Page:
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The Affective Domain - 14300_77
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Complex   Overt   Response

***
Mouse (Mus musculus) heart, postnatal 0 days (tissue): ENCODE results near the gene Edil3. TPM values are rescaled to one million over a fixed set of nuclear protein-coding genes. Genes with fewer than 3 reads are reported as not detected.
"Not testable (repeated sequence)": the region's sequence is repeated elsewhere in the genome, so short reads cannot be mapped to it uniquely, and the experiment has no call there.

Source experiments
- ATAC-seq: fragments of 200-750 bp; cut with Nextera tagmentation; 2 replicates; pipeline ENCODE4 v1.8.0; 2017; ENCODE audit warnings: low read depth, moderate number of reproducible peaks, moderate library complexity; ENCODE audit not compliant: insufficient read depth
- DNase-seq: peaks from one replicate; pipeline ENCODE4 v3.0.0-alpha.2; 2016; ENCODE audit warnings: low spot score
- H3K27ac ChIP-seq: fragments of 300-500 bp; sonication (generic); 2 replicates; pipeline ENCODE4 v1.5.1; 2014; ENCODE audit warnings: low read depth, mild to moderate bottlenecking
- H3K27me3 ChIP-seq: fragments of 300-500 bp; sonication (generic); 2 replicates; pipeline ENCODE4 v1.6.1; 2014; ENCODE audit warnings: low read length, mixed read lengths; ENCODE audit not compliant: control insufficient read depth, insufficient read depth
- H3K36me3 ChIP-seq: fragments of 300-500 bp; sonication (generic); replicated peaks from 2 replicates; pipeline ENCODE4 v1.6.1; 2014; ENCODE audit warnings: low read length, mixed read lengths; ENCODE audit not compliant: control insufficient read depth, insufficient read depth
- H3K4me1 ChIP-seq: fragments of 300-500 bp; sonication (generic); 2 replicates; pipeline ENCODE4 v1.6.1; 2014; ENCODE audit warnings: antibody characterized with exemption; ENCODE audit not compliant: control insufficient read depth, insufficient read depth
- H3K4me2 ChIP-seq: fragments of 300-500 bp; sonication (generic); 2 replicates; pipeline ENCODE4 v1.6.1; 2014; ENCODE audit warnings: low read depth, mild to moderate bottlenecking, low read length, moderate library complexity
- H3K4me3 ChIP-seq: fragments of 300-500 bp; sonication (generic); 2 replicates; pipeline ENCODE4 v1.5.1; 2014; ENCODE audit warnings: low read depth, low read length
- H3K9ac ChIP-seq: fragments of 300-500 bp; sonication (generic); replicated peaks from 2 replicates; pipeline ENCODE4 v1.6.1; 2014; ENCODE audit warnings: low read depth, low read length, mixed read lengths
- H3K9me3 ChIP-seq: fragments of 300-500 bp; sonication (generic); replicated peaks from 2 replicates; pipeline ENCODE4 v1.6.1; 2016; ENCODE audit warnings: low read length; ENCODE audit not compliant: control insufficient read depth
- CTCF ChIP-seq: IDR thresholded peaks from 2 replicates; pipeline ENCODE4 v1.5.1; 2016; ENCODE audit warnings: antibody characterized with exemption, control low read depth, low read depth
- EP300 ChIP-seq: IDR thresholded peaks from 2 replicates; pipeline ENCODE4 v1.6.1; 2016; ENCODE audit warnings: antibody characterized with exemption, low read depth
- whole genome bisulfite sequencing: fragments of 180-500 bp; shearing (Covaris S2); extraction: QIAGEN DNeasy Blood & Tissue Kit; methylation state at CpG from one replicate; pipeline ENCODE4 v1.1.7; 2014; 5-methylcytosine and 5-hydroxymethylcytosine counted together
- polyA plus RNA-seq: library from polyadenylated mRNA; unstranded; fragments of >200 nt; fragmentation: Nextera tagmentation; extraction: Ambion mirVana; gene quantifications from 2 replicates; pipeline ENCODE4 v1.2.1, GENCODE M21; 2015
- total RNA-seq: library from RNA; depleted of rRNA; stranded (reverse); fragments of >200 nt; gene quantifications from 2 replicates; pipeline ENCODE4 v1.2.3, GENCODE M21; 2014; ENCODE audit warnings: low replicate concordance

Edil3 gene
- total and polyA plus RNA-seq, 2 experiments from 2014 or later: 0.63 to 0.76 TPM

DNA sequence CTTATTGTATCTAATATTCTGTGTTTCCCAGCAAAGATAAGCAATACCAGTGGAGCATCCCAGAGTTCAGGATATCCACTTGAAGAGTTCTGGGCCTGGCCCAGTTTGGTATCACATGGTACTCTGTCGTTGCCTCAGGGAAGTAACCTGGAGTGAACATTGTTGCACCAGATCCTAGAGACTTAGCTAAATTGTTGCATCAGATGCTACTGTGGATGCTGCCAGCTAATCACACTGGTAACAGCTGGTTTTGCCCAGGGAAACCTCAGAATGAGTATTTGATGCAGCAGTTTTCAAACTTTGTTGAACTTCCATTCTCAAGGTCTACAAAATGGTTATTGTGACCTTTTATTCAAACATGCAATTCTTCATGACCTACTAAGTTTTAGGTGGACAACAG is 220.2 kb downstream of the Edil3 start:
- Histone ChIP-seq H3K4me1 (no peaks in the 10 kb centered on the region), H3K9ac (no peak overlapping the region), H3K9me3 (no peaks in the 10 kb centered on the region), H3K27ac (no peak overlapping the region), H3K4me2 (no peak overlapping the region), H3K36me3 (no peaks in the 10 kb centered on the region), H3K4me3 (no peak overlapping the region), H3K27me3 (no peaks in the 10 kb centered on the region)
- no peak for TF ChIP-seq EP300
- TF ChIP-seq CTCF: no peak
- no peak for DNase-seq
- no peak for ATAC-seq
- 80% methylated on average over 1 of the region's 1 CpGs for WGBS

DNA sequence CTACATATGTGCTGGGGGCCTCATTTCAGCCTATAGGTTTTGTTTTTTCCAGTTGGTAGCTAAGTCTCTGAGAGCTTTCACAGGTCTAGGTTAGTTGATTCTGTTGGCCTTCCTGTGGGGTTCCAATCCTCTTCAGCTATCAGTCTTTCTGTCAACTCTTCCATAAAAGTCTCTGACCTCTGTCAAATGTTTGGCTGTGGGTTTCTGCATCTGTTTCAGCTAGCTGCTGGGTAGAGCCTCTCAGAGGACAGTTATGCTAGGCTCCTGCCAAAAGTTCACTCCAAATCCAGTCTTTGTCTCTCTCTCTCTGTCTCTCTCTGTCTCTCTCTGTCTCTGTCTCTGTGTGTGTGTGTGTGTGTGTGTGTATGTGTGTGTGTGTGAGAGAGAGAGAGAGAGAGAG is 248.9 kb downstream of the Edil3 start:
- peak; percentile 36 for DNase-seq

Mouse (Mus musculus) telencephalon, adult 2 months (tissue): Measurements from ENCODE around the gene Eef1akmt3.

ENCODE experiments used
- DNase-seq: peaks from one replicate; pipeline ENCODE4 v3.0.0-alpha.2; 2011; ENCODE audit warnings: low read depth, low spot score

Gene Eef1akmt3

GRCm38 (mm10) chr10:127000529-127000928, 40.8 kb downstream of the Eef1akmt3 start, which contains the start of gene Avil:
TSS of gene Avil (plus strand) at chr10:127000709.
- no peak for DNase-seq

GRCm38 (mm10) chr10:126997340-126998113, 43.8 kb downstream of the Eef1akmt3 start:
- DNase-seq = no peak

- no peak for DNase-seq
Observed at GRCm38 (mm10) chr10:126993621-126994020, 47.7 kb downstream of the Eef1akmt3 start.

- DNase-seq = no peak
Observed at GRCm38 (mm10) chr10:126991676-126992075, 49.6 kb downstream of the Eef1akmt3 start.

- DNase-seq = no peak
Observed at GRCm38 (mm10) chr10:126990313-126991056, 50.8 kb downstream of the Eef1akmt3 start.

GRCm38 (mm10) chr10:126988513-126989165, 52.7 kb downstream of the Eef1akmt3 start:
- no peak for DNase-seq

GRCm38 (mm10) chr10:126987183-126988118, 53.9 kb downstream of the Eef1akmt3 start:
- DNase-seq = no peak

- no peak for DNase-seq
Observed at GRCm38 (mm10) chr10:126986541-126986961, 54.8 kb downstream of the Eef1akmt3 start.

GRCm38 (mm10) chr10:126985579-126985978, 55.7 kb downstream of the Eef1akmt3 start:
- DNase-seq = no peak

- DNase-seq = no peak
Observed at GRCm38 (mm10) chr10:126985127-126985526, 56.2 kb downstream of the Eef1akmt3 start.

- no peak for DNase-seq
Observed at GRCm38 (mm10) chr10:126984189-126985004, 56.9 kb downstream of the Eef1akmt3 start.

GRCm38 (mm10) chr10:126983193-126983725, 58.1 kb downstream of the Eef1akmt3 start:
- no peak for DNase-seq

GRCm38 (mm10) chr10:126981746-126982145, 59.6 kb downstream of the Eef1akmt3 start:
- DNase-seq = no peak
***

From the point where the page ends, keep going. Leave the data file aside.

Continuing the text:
Perception  (Level   1) Perception  concerns  the  students’  use  of  their  sensory  organs  to  obtain  cues  that  guide  their motor  activity.  It  involves  the  students’  learning  from  sensory  stimulation  (awareness  of  a  sight, sound,  or  scent)  and  from  recognition  of  the  stimulus  (identification  of  the  object,  sound,  or scent)  to  perform  certain  actions. EXAMPLE:  Choose  appropriate  colored  markers  for  lettering  charts. Set  (Level  2) Set  refers  to  the  student’s  being  ready  to  perform  a  particular  action.  Perception  of  cues serves  as  an  important  prerequisite  for  this  level.  This  category  includes  mental  set  (mental readiness  to  act),  physical  set  (physical  readiness  to  act),  and  emotional  set  (willingness  to  act). EXAMPLE:   Display   proper   student   behavior   in   a   learning   environment. Guided   Response   (Level  3) This  level  involves  the  early  stages  of  learning  a  complex  skill.  It  includes  learning  through imitation   and   trial   and   error.   Adequacy   of   performance   is   normally   judged   by   another   person or  by  the  use  of  defined  criteria. EXAMPLE:   Display   proper   instructor   behaviors   in   a   training   environment. Mechanism  (Level  4) This  level  concerns  performance  skills  of  which  the  learned  responses  are  more  practiced  than in  the  previous  level,  but  are  less  complex  than  the  next  higher  level.  You  expect  the  student to  be  able  to  perform  these  skills  with  some  degree  of  confidence  and  proficiency. EXAMPLE:   Use   the   chalkboard/visual   aids   panel   as   instructional   media. NOTE:   Before   going   onto   the   next   level,   we   must   point   out   that   this   example   objective   could apply  equally  as  well  to  levels  two  and  three  as  it  does  to  level  four.  Obviously,  however,  you would  measure  student  accomplishment  of  the  objective  differently.  You  should  expect  much more  of  a  student  in  the  way  of  proficient  performance  at  level  four  than  at  level  two.  That  is why   you   need   to   understand   the   intended   level   of   the   instruction   and   the   learning   outcomes expected  as  a  result  of  that  instruction.  While  that  is  specifically  the  responsibility  of  curriculum developers,   you,   the   instructor,   must   accomplish   the   desired   training   outcomes   of   the   learning objectives. 66

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